An orange sun tinted with a little grenadine was sinking low over the Olympic Peninsula, turning Pugent Sound shimmery and quicksilver below the grassy bluff where we were sitting. I turned off my phone and dropped it on the blanket next to Amy.
We would not be hurriedly decamping from our borrowed Camano Island cottage and rushing the 55-mile drive to Seattle a day early after all, as good an idea as it had seemed for the first few minutes after Amy suggested it.
I hadn’t known the others would all be in Seattle already; I was expecting to meet up with them the next day, the day of Bruce’s wedding, and had only called James to find out where we would be having lunch. After the first call, Amy could sense my disappointment at missing out on the reunion already in progress at the Owl and Thistle, the gang’s old Post Avenue watering hole, the gravitational center of my memories of Seattle and the time, 12 years ago, when I wore Coast Guard blue and worked on a ship that still ties up just down the street.
“If you want to go right now, I’m game,” she said, closing her book on her finger. “We could be packed and down there in two hours.”
The old fire briefly came over me at this, and I pictured myself banging through the door of the bar and ordering up a tray of shots before even looking for the table. I called James back.
“Are you going to stay out and drink like men, or will you be going back to your hotels soon, like small girls?” I asked. Amy looked up from her book, surprised at my turn of phrase.
No less than I was. I guess personality really is relative to situation. Probably I should be glad I didn’t say something much worse.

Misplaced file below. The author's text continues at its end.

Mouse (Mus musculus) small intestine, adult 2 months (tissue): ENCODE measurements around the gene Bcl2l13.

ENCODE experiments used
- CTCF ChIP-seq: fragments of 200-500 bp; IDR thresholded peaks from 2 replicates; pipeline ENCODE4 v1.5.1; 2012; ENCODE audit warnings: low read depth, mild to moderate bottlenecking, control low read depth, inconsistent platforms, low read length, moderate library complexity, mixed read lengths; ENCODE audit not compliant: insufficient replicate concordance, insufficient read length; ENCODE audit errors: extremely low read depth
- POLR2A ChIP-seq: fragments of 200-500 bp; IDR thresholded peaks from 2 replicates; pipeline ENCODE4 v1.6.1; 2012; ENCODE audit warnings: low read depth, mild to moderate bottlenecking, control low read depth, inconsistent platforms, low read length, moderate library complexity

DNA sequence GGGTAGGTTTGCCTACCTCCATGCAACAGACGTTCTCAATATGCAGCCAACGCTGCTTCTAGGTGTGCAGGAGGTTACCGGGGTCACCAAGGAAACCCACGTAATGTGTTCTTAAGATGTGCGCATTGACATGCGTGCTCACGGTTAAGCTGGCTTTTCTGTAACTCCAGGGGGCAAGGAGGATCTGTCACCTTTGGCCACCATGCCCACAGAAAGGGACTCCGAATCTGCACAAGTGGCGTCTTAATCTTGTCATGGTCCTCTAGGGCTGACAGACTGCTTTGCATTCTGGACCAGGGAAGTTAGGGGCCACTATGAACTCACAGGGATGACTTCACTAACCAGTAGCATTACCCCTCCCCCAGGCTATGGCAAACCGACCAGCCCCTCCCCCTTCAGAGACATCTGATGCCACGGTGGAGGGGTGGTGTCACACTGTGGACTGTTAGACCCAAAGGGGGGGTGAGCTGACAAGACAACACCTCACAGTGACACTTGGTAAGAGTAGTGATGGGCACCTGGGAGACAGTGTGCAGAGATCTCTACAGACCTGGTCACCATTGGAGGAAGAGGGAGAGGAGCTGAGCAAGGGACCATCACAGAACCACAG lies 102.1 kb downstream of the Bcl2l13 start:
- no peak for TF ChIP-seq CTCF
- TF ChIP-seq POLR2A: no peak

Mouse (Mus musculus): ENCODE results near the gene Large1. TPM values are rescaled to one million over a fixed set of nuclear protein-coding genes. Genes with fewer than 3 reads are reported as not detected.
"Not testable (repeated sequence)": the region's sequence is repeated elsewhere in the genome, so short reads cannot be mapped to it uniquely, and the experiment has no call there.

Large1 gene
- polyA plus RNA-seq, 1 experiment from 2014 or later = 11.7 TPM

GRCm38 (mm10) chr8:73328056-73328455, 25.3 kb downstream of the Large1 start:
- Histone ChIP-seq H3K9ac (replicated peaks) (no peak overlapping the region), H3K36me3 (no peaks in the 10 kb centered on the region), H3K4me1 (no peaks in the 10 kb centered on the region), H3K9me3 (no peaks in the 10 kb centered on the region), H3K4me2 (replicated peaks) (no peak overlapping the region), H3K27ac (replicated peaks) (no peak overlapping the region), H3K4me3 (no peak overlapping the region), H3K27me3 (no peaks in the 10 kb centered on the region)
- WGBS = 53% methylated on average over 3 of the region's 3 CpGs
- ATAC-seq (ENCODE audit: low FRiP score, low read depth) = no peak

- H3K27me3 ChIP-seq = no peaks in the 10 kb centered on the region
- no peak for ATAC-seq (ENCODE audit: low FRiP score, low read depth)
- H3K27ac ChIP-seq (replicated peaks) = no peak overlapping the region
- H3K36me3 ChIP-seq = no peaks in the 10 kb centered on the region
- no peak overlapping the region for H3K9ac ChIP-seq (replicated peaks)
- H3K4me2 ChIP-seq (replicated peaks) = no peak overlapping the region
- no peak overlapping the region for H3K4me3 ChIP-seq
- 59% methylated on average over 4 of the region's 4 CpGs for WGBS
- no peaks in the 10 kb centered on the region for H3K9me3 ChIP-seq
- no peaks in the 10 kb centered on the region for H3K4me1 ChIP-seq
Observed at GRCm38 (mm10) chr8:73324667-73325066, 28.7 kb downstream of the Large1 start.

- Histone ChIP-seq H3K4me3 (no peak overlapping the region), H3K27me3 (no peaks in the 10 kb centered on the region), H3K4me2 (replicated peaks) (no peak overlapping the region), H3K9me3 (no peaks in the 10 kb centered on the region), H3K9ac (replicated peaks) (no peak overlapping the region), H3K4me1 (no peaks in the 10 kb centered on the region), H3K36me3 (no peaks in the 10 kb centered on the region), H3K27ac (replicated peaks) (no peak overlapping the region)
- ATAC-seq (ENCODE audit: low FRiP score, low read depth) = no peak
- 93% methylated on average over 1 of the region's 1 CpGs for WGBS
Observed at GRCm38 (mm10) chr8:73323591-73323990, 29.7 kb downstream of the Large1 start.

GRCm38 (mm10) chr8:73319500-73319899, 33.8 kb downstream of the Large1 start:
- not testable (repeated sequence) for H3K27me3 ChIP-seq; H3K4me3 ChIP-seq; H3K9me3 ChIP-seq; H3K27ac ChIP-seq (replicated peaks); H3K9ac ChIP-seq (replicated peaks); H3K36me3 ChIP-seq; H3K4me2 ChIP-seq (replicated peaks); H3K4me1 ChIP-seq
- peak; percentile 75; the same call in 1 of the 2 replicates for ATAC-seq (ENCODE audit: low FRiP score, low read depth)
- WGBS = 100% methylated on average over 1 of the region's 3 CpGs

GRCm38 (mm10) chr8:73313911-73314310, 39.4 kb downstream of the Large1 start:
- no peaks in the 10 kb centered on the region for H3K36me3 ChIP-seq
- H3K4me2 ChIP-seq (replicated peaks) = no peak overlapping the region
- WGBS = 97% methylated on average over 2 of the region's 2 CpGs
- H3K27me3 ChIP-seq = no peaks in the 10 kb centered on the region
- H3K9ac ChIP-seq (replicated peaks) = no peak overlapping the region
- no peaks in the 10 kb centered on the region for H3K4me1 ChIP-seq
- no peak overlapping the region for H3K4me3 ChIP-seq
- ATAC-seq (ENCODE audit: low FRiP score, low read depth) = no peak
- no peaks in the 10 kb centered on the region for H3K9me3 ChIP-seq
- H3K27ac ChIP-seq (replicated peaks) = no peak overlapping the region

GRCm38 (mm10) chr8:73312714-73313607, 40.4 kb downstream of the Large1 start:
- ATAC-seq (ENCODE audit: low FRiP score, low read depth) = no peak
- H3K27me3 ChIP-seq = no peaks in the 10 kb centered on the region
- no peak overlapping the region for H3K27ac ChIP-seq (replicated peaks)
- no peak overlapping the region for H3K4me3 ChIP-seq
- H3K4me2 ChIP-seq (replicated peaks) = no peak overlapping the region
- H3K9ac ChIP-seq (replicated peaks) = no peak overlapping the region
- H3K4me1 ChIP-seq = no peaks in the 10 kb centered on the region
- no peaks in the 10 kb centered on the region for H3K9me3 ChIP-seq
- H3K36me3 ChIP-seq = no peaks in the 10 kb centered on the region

They passed the phone from hand to hand, their noncommittal answers barely audible over the clamor of the dinner rush around them.
Noncommittal answers from Hunter and James, who had invented Fight Club in 1996 at the end of a whisky-soaked liberty night in Kodiak, returning to the ship after a friendly fist fight with bruises and at least one black eye, about which an explanation had to be dreamed up the next morning for the higher-ups; from Skip, who had once gone out drinking for at least one night with what later turned out to be a collapsed lung; from Bruce, who used to invite you to join him in polishing off a bottle of booze apiece on lazy Saturday afternoons.
We were 12 years younger then, sailors trying to ignore the floating prison waiting at the end of the port break. Now the group comprises a college administrator, a federal agent, a systems engineer, a Coast Guard Chief Petty Officer, and some sort of freelance writer.
My fire banked and dimmed a little, and I realized that I was relieved not to be hearing roars of assent, and that I wouldn’t now be forced to hold to my self-selected role as the late-arriving bad influence. Relieved, too, that I wouldn’t be reeling from a hangover while exploring Seattle the next morning, on my first visit to the city since I drove down the pier away from that ship, 12 years ago.
I’m still willing to seize the day, I just like to keep the next morning in mind a little as well.
“Maybe I’ll just see you guys at lunch,” I told James.
I turned off my phone and dropped it on the blanket next to Amy.
The sun was almost out of sight behind the Olympic Peninsula, the waters of Pugent Sound now black and mainly theoretical below the grassy bluff where we were sitting.